Migration has been intensifying and diversifying since the 1990s. According to the United Nations International Migration Report, there were 244 million international migrants in 2015 – 10 per cent more than only five years earlier, in 2010 (international migrants are here defined as people living in a given country who are either foreign born or have foreign citizenship). Of these, more than two-thirds (71 per cent) lived in high-income countries, while the developing regions hosted 29 per cent of the world’s total international migrant population. Socio-economic transformations such as those induced and intensified by globalisation processes are usually drivers of increased international migration. They intensify grievances and opportunities that lead people to seek better living and working opportunities in distant lands while also facilitating transport and communication. This Handbook focuses on the dynamics that link migration and globalisation processes from economic, social, political and cultural perspectives, looking at the challenges that emerge for labour markets, welfare systems, families and cultures, and institutions and governance arrangements as well as norms. This introduction discusses in detail, and with reference to the relevant literature, the interconnection between migration and globalisation, and presents the structure of the Handbook.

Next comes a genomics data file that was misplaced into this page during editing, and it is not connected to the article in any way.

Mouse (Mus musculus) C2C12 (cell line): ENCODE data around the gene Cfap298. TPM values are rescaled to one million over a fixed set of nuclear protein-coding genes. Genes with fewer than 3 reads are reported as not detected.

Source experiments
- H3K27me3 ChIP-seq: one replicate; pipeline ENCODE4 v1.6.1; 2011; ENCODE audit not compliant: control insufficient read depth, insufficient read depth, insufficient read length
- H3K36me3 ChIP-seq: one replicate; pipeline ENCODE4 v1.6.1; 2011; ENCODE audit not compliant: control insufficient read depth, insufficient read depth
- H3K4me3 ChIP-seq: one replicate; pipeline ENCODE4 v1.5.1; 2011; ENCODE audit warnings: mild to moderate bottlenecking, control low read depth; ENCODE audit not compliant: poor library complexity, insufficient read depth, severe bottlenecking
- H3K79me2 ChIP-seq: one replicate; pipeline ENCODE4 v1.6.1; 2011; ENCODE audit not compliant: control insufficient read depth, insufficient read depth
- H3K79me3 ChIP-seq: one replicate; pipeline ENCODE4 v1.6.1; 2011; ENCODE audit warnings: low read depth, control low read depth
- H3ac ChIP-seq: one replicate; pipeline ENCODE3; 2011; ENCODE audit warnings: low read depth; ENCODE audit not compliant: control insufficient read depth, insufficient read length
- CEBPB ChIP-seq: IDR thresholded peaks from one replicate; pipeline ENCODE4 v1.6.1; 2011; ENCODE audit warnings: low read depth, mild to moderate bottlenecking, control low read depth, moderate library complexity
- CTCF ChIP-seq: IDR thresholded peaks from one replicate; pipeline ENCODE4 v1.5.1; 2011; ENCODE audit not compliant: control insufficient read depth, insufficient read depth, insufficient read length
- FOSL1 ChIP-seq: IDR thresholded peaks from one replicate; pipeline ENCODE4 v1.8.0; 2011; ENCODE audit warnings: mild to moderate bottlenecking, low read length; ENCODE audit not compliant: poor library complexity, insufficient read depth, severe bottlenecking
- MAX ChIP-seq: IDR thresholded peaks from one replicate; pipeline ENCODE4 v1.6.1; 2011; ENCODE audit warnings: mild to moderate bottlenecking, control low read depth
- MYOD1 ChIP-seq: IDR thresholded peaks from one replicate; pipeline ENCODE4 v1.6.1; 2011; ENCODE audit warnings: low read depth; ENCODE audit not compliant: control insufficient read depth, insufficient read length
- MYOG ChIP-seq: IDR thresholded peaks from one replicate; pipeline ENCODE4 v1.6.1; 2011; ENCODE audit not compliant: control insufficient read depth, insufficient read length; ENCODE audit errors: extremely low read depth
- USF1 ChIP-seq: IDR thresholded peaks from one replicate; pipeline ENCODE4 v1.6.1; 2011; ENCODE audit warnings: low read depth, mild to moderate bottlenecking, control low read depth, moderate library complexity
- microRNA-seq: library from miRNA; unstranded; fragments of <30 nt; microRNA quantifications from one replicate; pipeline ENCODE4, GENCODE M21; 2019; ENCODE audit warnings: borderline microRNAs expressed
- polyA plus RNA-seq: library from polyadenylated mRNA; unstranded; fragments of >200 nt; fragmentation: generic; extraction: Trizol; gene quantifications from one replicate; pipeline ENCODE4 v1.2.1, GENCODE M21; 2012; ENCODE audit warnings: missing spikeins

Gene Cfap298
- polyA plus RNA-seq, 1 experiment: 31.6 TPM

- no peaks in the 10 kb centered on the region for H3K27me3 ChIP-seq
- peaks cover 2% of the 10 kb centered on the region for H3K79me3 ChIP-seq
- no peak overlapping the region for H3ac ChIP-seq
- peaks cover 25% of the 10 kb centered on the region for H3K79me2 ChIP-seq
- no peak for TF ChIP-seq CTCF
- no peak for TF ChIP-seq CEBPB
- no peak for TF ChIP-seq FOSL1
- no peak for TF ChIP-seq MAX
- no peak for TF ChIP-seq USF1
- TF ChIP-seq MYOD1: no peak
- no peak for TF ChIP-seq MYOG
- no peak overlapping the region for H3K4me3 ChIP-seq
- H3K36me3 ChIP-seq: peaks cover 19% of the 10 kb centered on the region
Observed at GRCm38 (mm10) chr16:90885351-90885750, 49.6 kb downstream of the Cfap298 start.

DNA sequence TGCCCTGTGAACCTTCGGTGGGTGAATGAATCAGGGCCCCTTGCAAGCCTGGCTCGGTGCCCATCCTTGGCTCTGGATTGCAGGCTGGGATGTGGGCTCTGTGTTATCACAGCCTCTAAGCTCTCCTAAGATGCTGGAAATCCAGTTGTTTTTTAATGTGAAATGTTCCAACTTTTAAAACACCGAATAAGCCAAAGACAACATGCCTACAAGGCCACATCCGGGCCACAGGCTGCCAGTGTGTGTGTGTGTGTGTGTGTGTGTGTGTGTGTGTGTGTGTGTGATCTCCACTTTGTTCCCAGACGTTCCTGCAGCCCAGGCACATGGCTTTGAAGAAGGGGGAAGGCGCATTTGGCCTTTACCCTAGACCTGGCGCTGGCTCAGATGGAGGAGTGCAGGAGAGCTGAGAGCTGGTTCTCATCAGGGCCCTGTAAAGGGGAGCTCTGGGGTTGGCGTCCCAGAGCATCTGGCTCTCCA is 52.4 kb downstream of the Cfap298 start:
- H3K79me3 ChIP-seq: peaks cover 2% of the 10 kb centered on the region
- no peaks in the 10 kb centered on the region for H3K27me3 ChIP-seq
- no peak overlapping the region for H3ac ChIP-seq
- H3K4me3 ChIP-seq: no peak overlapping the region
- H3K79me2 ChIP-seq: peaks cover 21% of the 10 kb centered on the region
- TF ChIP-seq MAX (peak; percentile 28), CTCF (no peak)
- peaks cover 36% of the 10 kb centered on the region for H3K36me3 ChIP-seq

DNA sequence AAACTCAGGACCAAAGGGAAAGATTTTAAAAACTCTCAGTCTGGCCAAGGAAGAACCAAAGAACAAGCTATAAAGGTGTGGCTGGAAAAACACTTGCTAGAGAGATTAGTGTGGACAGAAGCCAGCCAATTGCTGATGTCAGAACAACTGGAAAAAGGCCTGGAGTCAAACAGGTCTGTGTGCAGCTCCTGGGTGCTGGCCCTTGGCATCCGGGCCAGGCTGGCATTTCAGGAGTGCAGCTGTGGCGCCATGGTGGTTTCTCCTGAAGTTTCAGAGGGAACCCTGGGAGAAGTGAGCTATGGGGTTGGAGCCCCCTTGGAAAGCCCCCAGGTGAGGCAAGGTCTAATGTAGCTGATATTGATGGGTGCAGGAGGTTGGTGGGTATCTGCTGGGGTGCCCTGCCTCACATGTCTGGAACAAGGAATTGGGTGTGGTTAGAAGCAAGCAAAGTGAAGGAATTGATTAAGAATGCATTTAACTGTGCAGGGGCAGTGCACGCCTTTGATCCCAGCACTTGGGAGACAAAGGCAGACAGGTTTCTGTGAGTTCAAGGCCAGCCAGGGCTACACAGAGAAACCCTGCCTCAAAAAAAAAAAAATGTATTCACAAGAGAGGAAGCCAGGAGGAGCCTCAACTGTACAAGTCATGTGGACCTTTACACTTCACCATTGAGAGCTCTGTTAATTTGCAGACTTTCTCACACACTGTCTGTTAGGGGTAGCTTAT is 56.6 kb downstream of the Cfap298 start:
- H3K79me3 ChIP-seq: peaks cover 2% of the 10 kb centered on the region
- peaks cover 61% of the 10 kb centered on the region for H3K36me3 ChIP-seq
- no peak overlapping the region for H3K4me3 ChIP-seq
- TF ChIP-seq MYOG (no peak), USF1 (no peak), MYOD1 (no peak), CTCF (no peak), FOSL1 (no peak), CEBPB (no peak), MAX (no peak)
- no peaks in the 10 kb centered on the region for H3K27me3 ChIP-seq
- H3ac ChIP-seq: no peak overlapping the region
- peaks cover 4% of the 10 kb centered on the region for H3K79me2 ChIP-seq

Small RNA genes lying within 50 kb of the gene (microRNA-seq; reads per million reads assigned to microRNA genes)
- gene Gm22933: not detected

This chapter offers a critical analysis of the policies and practices pertaining to the international human rights of migrants in a globalising world. An overview of the current normative and institutional framework is provided with a view to examining some of the major achievements in the field of migrants’ human rights protection at international and regional levels, in particular in Europe. The chapter highlights how State sovereignty involves a duty for that State to protect everyone under its jurisdiction, including migrants, regardless of their legal status. It is argued that despite the existence of an increasingly sophisticated human rights protection framework, States implement restrictive migration policies and practices that engender violations of the migrants’ human rights. It is ultimately argued that migration and asylum policies are dominated by States’ concerns over the security of their borders, domestic political sensitivities and economic interests.
Shoshana Fine and Antoine Pécoud